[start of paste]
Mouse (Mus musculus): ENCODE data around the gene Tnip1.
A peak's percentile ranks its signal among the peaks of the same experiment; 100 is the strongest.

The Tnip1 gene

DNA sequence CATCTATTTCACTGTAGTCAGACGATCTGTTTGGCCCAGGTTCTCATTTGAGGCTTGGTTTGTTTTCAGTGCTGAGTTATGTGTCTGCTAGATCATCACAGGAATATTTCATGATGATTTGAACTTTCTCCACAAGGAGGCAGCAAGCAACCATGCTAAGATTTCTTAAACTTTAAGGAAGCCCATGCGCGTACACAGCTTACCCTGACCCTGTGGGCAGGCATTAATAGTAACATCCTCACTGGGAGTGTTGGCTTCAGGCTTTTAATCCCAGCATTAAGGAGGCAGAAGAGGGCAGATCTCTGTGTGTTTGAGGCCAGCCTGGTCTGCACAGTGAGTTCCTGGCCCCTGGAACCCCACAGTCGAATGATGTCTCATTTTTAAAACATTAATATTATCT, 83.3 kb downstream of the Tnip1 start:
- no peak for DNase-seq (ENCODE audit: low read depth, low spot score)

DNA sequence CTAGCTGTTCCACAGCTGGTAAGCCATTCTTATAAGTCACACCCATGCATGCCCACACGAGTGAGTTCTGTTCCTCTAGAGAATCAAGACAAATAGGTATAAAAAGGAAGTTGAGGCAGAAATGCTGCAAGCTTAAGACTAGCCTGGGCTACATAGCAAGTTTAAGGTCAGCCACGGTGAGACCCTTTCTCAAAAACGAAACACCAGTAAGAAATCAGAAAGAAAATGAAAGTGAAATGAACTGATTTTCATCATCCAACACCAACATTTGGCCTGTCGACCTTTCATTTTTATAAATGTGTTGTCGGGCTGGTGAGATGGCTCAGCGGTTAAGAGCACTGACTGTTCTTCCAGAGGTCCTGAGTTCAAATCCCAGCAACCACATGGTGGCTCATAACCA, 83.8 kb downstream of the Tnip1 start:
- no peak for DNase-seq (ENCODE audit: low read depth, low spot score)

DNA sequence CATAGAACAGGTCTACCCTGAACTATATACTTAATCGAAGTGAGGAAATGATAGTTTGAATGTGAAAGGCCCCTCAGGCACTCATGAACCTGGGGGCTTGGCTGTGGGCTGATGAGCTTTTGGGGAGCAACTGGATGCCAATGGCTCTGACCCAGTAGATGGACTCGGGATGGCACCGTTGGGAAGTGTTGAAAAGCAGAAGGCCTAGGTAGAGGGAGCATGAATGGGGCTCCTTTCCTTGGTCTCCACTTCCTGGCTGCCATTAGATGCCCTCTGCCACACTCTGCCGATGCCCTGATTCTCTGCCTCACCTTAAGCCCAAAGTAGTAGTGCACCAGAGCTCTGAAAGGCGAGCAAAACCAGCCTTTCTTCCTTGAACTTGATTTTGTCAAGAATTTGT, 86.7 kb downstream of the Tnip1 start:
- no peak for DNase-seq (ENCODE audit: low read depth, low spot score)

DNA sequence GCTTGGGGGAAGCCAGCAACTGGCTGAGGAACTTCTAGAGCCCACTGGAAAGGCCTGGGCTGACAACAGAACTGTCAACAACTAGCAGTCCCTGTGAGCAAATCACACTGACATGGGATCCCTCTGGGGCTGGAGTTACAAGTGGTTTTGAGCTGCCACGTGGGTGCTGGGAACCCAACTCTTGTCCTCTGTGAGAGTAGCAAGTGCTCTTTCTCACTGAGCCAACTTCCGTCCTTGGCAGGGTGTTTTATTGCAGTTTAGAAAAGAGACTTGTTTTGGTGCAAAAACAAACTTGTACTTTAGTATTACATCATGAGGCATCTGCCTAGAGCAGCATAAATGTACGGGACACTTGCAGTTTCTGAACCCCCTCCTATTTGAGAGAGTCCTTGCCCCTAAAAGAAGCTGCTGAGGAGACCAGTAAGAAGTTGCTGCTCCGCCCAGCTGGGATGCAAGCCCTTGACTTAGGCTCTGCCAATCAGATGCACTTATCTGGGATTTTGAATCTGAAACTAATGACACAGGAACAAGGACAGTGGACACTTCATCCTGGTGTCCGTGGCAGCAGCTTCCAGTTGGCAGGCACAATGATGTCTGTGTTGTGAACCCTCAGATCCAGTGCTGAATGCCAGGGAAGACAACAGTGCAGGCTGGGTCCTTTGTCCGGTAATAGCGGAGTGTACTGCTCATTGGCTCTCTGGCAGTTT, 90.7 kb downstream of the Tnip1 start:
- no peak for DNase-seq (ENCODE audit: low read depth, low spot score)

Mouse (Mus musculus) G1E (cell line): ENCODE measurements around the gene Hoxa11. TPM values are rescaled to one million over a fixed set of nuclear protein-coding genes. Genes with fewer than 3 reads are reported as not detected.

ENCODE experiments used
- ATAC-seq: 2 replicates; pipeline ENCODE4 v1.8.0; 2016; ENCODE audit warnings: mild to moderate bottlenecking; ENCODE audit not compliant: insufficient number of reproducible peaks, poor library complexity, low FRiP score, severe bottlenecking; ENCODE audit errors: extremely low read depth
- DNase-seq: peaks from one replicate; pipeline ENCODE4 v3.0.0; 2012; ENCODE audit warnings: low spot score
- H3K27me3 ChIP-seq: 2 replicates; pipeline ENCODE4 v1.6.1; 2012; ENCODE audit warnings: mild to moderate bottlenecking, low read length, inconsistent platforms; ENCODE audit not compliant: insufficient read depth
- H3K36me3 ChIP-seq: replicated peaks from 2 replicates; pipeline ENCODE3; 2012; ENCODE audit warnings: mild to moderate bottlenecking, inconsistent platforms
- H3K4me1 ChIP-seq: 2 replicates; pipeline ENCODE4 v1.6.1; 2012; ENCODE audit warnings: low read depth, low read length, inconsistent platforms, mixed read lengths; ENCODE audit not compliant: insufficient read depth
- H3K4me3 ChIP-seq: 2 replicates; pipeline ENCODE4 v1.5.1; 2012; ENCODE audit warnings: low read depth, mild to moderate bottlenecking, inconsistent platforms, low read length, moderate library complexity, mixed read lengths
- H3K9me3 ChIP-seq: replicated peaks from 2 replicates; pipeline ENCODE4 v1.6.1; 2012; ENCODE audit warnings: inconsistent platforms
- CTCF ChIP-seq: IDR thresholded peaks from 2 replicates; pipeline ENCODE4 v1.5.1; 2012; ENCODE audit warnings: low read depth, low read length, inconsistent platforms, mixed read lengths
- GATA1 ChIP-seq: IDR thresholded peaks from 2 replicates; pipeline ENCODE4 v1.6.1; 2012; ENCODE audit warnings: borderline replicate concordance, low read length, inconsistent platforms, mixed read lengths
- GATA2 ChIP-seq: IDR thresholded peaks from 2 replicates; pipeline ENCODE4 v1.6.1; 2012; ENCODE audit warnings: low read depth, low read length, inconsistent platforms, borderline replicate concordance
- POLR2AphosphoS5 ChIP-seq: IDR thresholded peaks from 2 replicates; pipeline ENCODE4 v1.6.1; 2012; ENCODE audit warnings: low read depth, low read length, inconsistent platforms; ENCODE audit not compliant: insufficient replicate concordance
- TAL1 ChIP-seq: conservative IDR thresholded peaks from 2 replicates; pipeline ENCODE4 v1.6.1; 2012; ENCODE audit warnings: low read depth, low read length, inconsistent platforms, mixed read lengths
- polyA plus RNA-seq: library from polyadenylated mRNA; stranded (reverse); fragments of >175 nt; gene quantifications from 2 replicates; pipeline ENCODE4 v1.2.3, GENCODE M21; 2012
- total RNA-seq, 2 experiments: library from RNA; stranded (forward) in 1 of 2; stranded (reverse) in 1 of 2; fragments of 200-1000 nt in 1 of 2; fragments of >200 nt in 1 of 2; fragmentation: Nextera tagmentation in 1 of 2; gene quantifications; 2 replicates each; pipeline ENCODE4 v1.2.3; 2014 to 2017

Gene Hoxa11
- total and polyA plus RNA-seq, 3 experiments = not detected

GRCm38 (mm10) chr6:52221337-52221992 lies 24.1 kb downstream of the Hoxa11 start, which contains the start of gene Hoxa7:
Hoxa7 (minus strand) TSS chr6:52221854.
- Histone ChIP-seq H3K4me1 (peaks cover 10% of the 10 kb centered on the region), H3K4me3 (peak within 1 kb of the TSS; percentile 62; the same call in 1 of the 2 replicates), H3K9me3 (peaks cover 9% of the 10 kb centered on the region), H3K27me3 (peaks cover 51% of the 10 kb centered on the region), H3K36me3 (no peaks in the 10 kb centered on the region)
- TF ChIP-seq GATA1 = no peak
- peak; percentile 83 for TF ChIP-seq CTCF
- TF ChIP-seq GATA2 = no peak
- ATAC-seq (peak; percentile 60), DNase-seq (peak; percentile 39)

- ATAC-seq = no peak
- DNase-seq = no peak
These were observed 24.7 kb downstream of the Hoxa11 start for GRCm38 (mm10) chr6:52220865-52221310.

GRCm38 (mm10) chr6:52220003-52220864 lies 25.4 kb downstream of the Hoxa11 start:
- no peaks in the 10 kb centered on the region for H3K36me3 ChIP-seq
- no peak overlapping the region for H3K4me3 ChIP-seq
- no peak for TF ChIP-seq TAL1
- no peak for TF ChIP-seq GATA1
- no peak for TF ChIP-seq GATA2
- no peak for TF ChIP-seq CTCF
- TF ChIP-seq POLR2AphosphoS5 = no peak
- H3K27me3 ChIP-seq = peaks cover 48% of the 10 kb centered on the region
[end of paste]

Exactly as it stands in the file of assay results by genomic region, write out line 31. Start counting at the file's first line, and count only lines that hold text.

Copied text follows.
Hoxa7 (minus strand) TSS chr6:52221854.